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Author Topic: is retiring to Thailand an option?  (Read 3328 times)

MickT

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is retiring to Thailand an option?
« on: September 18, 2015, 12:21:30 PM »
I have got to the point in life where I'm thinking there's more to life than work, and I'd like to retire in about five years from now, max. I have been to Thailand twice for holidays, when I was much younger - had a great time of course, but how is it for long term living? Affordable? Easy, visa wise?

Admin

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Re: is retiring to Thailand an option?
« Reply #1 on: September 19, 2015, 01:05:02 AM »

Sat 19 Sep 2015, 7:45 am


Hi Mick,


Welcome! Glad to have you with us.


I hope some others will reply so that you get a variety of opinions and because I hate to see my face as the only face posting. 


Thailand is very different than it was when you were "younger."  It is much more developed, not nearly as "Wild West" as you may remember, and that may be a plus or a minus depending upon what you are looking for.  LOS is still affordable, but it's not cheap like it was in the old days.  Still if the oppressive cost of living in your home country is a factor in your decision to emigrate, then Thailand remains an option.  It is relatively easy to extend your visa for retirement purposes if you can show 800K THB in a Thai bank and/or 65K THB per month in retirement or offshore income.  For a marriage extension--for some totally unfathomable reason--you only need 400K THB in the bank, but the marriage extension is more complicated is is scrutinized more closely by Imm.  There are no truly long-term solutions, and your permission to stay is conditional, subject to review annually.  If you have a retirement extension, you may not work.  Even with a different type of visa, work options are limited to falang.  It is a little complicated and there are some workarounds, but the down-and-dirty is that you may own a condo outright, but may not own houses and property.


No one can answer your question "how is it for long-term living."  it depends on your lifestyle and your requirements, if you prefer to "go native," or maintain something like your environment and lifestyle form you home country.  There are no shortage of things to spend money on, a LOT of money, and I guess many guys go broke due to a sort of "cognitive dissonance,"  they have this distorted notion in their minds that Thailand is cheap, cheap, cheap, and meanwhile don't realize how much money they are spending. 


Talk to a lot of people first.  Then take another vacation here; travel all over the country scope out Chiang Mai, Bangers, Pattaya, Phuket, Isaan and get a feel for which of the possibilities seems the best match in terms of your preferences, lifestyle and finances. For example, literally tens-of-thousands of falang and other foreigners live in Bangkok, but I would find that totally unacceptable.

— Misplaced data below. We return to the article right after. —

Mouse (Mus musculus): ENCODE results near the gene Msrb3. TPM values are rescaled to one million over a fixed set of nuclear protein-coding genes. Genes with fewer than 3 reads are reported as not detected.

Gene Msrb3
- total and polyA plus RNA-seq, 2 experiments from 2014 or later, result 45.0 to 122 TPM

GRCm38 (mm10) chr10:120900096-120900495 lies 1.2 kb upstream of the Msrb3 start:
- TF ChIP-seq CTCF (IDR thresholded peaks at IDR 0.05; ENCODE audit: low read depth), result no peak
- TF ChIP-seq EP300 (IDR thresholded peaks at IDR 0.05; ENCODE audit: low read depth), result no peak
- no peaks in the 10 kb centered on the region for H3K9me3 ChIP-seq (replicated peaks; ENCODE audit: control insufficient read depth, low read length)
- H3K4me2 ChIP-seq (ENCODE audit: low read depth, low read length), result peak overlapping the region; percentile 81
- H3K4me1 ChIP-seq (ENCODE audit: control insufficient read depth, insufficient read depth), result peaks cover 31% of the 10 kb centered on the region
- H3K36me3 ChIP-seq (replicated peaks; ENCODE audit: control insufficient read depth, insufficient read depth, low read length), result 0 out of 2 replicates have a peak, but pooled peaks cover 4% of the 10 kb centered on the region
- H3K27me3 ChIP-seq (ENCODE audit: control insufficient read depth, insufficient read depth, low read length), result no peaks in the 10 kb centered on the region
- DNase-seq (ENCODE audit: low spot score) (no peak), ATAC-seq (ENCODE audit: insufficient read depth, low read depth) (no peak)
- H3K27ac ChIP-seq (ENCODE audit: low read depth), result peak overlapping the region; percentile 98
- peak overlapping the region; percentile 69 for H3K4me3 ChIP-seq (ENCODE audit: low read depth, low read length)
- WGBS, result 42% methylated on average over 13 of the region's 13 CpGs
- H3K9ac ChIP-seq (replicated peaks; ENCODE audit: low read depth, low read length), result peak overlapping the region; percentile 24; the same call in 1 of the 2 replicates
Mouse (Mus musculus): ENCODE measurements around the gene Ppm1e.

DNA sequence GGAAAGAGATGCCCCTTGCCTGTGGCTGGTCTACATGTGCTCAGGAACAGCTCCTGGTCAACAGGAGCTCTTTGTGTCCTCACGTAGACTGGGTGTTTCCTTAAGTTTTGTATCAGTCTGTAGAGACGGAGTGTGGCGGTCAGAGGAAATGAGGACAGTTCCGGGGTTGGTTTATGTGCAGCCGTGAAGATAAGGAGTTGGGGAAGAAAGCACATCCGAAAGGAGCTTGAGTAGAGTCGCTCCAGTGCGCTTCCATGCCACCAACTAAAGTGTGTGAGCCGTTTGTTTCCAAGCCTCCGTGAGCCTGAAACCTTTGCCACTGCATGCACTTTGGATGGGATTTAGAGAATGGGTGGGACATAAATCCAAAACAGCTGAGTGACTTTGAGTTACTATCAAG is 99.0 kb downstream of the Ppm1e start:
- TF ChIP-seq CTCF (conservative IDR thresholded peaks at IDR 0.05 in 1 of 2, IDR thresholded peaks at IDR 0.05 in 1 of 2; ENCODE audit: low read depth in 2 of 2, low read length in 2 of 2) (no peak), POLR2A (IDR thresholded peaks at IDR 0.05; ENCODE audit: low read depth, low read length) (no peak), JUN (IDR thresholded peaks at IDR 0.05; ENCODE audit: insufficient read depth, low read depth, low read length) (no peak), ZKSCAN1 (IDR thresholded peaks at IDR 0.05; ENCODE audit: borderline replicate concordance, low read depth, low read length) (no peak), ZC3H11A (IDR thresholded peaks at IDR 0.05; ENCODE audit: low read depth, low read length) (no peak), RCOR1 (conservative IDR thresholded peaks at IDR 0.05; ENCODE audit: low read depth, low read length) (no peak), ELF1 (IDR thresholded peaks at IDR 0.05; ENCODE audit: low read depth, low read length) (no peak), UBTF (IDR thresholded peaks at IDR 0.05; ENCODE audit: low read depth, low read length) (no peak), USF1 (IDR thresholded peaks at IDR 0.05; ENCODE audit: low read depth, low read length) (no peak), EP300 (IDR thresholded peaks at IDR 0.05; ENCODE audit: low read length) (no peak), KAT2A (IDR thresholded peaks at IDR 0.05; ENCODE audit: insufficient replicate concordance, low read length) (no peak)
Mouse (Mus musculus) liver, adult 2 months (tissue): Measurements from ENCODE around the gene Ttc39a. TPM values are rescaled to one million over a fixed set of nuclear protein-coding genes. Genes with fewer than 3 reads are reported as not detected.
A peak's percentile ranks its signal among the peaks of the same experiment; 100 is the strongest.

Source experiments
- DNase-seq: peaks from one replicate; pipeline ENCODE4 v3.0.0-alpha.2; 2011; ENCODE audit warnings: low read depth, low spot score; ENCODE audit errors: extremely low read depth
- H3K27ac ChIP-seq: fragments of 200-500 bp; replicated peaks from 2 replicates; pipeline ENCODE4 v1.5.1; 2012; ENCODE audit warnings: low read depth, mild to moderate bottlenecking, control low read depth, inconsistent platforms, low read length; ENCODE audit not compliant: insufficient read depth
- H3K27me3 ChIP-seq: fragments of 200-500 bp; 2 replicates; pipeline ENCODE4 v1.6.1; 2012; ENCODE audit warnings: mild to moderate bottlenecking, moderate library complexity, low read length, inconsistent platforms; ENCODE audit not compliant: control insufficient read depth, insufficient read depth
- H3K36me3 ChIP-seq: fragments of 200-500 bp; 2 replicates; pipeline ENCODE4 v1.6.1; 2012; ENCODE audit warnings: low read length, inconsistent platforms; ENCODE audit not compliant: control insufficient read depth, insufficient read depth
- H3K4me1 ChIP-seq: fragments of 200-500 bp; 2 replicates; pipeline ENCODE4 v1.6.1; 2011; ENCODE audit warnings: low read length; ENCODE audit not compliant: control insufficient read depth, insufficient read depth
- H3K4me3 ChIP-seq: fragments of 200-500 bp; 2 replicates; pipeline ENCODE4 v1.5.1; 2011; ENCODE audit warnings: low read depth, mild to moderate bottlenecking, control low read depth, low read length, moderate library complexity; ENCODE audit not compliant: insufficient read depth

Anyway, welcome Mick.  I hope some of the other guys will share their ideas, opinions and experience.  It is different for everybody. Also, check out ThaiVisa.com , an annoying website that is none-the-less a VAST resource for the type of info you seek.


 


Jozie

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Re: is retiring to Thailand an option?
« Reply #2 on: September 20, 2015, 06:50:13 AM »
I don't have any experience of retiring in Thailand to offer but if you are British it may be worth checking if your UK state pension can be still paid to you. That would be a definite income of some sort at least.

Mr. Admin has shared lots of very useful information, I was surprised to read that you cannot work when on a retirement visa. That seems a bit harsh, and it must make life difficult for some people. How would the authorities view online work?


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Re: is retiring to Thailand an option?
« Reply #3 on: September 20, 2015, 10:48:55 AM »
What people do "off the books," and what they do behind closed doors is what they do "off the books" and what they do behind closed doors, the same as in any other country.  However, the law is very strict in how it defines "work," including even unpaid and volunteer work.  One glaring illustration of this was during the aftermath of the terrible tsunami in 2004, the PM (was it the PM or another gov official?) publicly warned people from outside the country that they would need a work permit in order to be able to help with disaster relief.   Quite a statement considering the magnitude of the disaster and the dire need for immediate assistance.  Last year or earlier this year several people were arrested up in Chiang Mai for teaching Engarishe online.  What the "intersection" of reality  is between laws on the books and enforcement on the ground, I wouldn't know.   If Trump-like immigration policies are introduced in the U.S. in 2017, it will serve as a green light to other countries who prefer a tighter imm policy.

MickT

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Re: is retiring to Thailand an option?
« Reply #4 on: September 22, 2015, 02:53:58 PM »
Thanks to admin for the detailed reply, and Jozie for the other info.

I don't have any money worries, and live a fairly low key lifestyle so the visa and day to day living side of it wouldn't be a problem. (Yes,I am British Jozie, the UK pension can be paid to me in Thailand but it would be frozen, so no increase for inflation.)

Looks like it's time to start planning a visit to get a feel for different regions and see how that pans out.

Thanks again for the leads and tips.